|Pathologically Eclectic Rubbish Lister|
OT: Software & Liabilityby cjf (Parson)
|on May 20, 2002 at 17:14 UTC||Need Help??|
Today, computer security is at a crossroads. It's failing, regularly, and with increasingly serious results. I believe it will improve eventually.
The question is - would holding companies liable for faulty software increase the quality of software, and if so, would this gain outweigh the possibilities of reduced innovation in the industry? Consider the following points:
The current lack of incentives to develop quality software
In Phantom Menace: Driving forces behind sloppy code/architecture. vladb posted the following quote from The Big Ball of Mud:
Indeed, one of the reasons that architecture is neglected is that much of it is "under the hood", where nobody can see it. If the system works, and it can be shipped, who cares what it looks like on the inside?
"Works" is a term open to interpretation, but I'm sure the definition would change rather quickly if companies could be found liable for faulty software. Currently there is very little incentive for software companies to do extensive testing on their products. It is far more profitable for them to add new features and get the product to market quickly. As Schneier notes:
The costs of adding good security are significant -- large expenses, reduced functionality, delayed product releases, annoyed users -- while the costs of ignoring security are minor: occasional bad press, and maybe some users switching to competitors' products.
If you add thousands of multi-million dollar lawsuits into the mix, the situation would change rapidly. Would this make the software business far less profitable and slow the rate of progress? Would small software companies be quickly bankrupted by a few lawsuits? Are these necessarily bad things?
The situation in other industries
In Save the Net, Sue a Software Maker David Banisar asks:
Why is software, which is now essential for everyday living, not held to the same standard as cars and children's toys?
He continues with the auto industry comparison saying the current state "is like Ford designing a car that a twelve-year-old can cause to crash by remote control from his garage using paper clips and an old AM radio." Banisar then asks us to imagine having to install our own airbags and seatbelts in our cars. Statistics he quotes also show a correlation between liability and increased safety.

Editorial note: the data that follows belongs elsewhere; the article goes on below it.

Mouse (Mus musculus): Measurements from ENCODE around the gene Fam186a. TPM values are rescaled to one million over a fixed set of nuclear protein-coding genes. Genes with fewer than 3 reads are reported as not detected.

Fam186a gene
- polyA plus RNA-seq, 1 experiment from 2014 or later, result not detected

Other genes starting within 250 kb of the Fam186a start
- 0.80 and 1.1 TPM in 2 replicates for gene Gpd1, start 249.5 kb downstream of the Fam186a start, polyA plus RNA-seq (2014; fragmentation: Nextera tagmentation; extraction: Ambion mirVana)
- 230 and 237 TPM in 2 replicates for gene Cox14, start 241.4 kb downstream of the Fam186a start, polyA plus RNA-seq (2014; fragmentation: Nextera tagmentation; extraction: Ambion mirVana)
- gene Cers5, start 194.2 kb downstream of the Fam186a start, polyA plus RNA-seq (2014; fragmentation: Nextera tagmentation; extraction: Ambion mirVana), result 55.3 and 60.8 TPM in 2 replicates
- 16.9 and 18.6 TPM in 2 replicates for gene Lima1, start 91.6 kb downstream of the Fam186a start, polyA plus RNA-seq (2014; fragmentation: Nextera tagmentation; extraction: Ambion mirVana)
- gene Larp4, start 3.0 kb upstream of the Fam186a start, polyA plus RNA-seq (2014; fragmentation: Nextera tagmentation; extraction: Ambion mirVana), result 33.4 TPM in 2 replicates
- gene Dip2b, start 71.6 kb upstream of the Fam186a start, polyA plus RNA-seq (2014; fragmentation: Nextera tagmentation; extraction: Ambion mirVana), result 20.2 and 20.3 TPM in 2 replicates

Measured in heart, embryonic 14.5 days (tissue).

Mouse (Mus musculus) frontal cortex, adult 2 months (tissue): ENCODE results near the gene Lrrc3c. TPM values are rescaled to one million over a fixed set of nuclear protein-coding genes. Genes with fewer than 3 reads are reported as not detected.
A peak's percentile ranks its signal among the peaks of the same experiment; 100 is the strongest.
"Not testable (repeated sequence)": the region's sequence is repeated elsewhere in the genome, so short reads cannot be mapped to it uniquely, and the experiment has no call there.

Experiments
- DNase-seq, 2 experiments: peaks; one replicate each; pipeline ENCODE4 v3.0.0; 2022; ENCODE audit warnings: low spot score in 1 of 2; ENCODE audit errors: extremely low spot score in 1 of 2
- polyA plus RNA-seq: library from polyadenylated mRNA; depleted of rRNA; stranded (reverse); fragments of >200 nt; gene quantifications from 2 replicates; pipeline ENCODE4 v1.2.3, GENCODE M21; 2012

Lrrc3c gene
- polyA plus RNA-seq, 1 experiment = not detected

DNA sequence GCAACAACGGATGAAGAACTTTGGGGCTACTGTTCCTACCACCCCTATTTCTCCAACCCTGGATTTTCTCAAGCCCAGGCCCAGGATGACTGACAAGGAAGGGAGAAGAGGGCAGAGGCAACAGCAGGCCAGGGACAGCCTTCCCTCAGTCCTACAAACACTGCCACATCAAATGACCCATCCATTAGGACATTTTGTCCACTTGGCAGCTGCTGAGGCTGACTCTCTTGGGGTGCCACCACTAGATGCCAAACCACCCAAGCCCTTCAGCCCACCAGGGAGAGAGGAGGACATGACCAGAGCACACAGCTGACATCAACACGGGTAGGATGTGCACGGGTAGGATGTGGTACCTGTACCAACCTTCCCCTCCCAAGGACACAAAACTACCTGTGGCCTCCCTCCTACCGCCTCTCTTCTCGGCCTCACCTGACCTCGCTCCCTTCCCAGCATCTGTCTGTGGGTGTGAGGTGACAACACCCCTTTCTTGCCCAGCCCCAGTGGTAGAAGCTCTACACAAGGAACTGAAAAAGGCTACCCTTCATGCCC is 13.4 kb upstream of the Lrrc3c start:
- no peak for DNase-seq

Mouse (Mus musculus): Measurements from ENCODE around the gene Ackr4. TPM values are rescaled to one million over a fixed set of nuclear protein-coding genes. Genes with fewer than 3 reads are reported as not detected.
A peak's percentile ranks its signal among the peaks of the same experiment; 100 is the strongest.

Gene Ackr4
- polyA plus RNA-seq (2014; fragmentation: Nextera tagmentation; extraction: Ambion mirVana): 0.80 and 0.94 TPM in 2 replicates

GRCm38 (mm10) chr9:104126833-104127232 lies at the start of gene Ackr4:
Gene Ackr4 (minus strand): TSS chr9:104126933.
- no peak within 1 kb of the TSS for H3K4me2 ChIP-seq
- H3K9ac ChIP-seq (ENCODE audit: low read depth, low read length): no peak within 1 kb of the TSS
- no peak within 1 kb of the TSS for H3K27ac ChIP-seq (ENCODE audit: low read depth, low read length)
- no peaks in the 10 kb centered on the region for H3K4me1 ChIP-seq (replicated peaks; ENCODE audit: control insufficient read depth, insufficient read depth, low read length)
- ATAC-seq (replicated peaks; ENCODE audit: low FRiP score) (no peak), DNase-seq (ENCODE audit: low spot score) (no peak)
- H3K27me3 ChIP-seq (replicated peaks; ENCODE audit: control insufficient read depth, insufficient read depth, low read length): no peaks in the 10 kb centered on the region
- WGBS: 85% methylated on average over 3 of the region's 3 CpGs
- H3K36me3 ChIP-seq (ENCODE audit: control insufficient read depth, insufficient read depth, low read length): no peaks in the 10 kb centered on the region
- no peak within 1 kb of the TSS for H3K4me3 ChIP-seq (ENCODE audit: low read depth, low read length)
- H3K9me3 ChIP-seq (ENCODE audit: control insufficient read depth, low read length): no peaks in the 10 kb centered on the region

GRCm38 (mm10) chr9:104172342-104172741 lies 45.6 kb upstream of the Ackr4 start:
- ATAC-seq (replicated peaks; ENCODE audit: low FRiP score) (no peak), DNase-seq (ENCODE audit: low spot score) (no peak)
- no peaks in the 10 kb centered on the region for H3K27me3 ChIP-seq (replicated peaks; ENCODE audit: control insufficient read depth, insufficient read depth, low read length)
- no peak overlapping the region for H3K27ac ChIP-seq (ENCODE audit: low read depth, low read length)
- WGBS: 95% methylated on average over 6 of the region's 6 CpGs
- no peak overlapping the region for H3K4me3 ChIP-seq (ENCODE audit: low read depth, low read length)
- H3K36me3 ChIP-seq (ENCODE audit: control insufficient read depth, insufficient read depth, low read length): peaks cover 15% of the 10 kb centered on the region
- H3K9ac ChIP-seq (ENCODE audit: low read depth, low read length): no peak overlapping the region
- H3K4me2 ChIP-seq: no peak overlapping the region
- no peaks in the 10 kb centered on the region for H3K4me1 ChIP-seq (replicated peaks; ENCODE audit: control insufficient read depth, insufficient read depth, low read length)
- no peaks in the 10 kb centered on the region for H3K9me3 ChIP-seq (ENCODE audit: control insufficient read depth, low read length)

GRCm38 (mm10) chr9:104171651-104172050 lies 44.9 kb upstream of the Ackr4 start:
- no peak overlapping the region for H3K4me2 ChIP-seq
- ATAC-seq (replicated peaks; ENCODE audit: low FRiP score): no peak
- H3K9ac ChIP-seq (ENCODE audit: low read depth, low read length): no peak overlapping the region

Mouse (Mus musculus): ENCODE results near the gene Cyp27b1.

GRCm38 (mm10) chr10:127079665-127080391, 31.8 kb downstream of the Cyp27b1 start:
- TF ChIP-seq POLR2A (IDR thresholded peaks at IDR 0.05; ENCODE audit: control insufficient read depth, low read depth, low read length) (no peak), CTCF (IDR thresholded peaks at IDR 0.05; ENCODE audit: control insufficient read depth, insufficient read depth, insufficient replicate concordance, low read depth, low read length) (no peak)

Are these analogies applicable to the software industry? Or is software development so fundamentally different that these do not apply?
Is government intervention necessary?
Very few people actually enjoy waiting extended periods of time for a patch once a vulnerability is discovered in a product they use. Working around non-security-related bugs isn't usually that much more fun. So people should find the right balance of features/bugs on their own right? One needs to look no further than the products of certain large software companies to realize this isn't always the case.
Enter the insurance industry. As Schneier notes, the insurance industry has the potential for enormous influence by adding incentives for companies to use more secure products. If a company could reduce their insurance premiums by 20% by using Apache instead of IIS, they'd most likely consider it. This shift toward higher security products would also be felt by software manufacturers via lower sales of products that the insurance industry deems to be less secure.
The effect on free software
NewsForge recently carried a story entitled Software lemon law with bitter taste. In this article the author points out that under the so-called lemon laws, Open Source projects would face the risk of liability suits. This clearly would not provide developers with the greatest incentive to contribute to Open Source projects. In addition it could be abused by companies with deep pockets to eliminate Open Source software projects that adversely affect their sales.
So, should software manufacturers be found liable for faulty software? And if so, how should the laws be implemented to ensure they don't do more harm than good?